15 August 2010

Wild Place

Ever since I got here, back in June (it's already been two months??!), I have noticed a few really bizarre phenomena going on not just in Atlanta, but in the whole US.

Item the first: Silly Bandz.

These are rubber bands that have various shapes. You wear them on your wrist, and they look like they're just wavey bands, but then you take them off your wrist and it pops back into its original shape-- such as "I Heart Justin Bieber!" See the photos.

These things are freaking everywhere. They got Toy Story ones, music ones, animal ones. I first heard about them from the niece and nephew. As in, just after an 18-hour flight, I'm at my mother's house, the chickens walk in, give me a hug, and say, "Look, I have a Buzz Lightyear silly band, and Nanki has Princess ones!"


It's all so strange, I ended up buying a package of my own, just to show people. Then, I found that everyone NOT JUST KIDS but everyone is already onto this. My pal Lem, who is like a cool guy who plays drums with the likes of Cindy Wilson, wears them.


Item the second: Frozen Yogurt.

That's right, friends, your low-fat frozen friend from the 80's is back, but her hair is less frumpy and she's definitely not wearing those hammer pants anymore.

There are so many different Frozen Yogurt stores in Atlanta, it's a little bewildering. You sort of can't drive more than a few blocks without finding one. In fact, the other night my sister randomly said she'd like to have some frozen yogurt, and that way I could actually see what all the fuss was about, but she didn't know where one was nearby– we were in East Cobb, at my parents' house. We drove for about two minutes and found the Yogli Mogli. There are already 6 locations in the Atlanta area. And that doesn't count the Yogurt Tap in Decatur, or the various locations of Yogurt Land spread across the nation.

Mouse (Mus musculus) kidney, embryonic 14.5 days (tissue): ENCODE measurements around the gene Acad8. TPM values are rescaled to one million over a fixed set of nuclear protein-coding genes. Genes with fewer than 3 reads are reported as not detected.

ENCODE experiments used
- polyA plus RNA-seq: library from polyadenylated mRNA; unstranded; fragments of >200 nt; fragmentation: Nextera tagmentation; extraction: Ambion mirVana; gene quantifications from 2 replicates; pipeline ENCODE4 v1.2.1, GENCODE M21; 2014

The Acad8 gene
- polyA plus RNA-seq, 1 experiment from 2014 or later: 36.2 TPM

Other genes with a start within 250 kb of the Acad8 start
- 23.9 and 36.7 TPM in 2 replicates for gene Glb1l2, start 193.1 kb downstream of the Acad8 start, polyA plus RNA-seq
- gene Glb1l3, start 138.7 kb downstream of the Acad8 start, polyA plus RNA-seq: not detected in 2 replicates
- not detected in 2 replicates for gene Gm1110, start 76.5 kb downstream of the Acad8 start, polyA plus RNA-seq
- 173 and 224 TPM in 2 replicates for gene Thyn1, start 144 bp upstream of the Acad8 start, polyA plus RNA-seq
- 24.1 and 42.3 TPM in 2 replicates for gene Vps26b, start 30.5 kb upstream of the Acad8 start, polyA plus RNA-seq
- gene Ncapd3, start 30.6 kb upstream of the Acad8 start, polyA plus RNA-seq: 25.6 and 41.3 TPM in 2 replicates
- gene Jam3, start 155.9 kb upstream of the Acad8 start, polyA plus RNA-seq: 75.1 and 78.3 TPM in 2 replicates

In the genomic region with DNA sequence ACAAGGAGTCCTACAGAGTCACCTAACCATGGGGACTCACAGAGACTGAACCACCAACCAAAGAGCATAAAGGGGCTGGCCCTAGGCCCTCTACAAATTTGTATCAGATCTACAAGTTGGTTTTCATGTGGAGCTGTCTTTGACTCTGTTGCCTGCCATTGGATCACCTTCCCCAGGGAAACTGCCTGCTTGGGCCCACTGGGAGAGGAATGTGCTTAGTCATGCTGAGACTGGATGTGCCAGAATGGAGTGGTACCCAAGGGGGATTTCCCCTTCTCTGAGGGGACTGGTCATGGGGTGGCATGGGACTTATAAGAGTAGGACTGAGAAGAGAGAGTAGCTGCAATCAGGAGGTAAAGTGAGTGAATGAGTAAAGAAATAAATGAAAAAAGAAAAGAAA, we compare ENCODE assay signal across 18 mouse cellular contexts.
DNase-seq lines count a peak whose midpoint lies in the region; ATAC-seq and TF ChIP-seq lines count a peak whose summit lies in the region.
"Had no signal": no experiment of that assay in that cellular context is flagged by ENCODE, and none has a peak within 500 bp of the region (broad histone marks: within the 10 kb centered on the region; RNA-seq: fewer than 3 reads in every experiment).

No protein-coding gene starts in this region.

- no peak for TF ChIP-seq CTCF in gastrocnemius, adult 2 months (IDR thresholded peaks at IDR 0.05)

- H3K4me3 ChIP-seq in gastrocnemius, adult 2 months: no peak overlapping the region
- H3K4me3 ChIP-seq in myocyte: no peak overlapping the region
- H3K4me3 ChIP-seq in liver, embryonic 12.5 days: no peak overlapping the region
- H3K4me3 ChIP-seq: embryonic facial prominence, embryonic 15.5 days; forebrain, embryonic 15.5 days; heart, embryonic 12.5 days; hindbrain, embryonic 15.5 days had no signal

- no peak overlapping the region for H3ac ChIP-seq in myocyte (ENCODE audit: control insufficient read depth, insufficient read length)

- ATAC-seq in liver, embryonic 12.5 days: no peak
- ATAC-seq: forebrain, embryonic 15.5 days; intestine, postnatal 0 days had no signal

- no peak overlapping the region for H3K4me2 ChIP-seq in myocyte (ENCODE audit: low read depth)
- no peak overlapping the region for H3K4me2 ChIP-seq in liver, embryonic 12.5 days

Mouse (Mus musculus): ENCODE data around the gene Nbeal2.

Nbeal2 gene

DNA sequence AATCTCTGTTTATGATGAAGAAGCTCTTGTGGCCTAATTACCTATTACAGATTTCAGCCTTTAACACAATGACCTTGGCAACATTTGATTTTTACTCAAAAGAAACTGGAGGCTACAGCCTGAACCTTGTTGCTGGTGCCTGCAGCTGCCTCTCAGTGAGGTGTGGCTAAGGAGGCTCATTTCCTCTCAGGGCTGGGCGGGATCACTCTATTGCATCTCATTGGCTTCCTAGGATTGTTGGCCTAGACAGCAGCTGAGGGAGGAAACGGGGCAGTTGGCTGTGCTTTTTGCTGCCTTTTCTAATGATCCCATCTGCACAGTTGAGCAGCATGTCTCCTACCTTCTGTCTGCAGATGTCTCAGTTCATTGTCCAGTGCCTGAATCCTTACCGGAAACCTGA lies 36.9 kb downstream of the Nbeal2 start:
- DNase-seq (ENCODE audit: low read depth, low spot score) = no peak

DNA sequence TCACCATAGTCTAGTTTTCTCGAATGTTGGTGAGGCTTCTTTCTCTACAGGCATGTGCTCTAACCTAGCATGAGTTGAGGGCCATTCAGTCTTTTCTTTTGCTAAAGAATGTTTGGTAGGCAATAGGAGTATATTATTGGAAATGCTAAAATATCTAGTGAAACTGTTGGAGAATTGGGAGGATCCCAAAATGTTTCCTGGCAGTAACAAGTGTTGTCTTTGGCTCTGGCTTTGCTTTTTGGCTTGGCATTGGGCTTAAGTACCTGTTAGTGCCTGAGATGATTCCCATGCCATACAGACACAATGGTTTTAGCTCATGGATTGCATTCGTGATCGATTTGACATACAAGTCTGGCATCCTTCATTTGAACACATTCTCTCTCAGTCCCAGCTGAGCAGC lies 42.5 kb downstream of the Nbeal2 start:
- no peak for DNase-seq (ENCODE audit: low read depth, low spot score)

Super weird.

But sort of tasty. Not as good as the popsicles... but still pretty good. One interesting thing is that these places offer plain frozen yogurt, with no sweeteners or flavouring, if you want. I tried it– and it tasted like very cold yogurt. Like someone took some plain yogurt and froze it. I know. Unexpected.

Item the third: Pimento Cheese.

It's like a huge scoop of Pimento Cheese has fallen on the city. What used to be a sort of gross packaged food-stuff, boasting ingredients like guar gum and "thickeners" is now a gourmet thing to eat. Every restaurant with respectable food in town has homemade pimento cheese sandwiches on their menu. Friends have suggested explanations ranging from "Pimento cheese is good!" to "Maybe with the economy being so bad, people are turning to the comfort food they ate as kids, but they want it to be homemade, like their mom did it."

Foodies have long been taking some low-culture or plebeian food, doing it up right with quality ingredients, and proving that low-culture food can be damn good. It's happened with mac and cheese, and with mashed potatoes. The King of Pops could even be described that way. It's a movement I really appreciate, in fact. Who could complain about valuing ordinary people's food this way?

But pimento cheese? It's bizarre.

Seriously, those of you in Australia, Ireland, and wherever else you're reading this blog– are any of these mass hysterias taking over your town?

Or what is the crazy thing everyone's obsessed with where you are?